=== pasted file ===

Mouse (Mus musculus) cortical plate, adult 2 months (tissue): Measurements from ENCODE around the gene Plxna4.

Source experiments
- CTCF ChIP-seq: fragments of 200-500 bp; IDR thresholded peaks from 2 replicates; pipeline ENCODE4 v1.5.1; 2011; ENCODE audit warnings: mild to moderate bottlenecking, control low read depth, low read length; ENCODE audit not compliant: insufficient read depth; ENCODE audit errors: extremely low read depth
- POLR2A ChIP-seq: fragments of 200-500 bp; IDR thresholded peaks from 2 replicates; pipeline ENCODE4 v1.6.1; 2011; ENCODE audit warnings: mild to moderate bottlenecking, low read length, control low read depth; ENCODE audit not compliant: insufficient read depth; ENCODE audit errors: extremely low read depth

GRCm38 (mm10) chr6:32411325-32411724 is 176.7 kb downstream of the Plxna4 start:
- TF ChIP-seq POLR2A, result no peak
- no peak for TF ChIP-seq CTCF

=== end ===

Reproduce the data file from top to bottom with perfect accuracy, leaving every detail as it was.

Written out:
Mouse (Mus musculus) cortical plate, adult 2 months (tissue): Measurements from ENCODE around the gene Plxna4.

Source experiments
- CTCF ChIP-seq: fragments of 200-500 bp; IDR thresholded peaks from 2 replicates; pipeline ENCODE4 v1.5.1; 2011; ENCODE audit warnings: mild to moderate bottlenecking, control low read depth, low read length; ENCODE audit not compliant: insufficient read depth; ENCODE audit errors: extremely low read depth
- POLR2A ChIP-seq: fragments of 200-500 bp; IDR thresholded peaks from 2 replicates; pipeline ENCODE4 v1.6.1; 2011; ENCODE audit warnings: mild to moderate bottlenecking, low read length, control low read depth; ENCODE audit not compliant: insufficient read depth; ENCODE audit errors: extremely low read depth

GRCm38 (mm10) chr6:32411325-32411724 is 176.7 kb downstream of the Plxna4 start:
- TF ChIP-seq POLR2A, result no peak
- no peak for TF ChIP-seq CTCF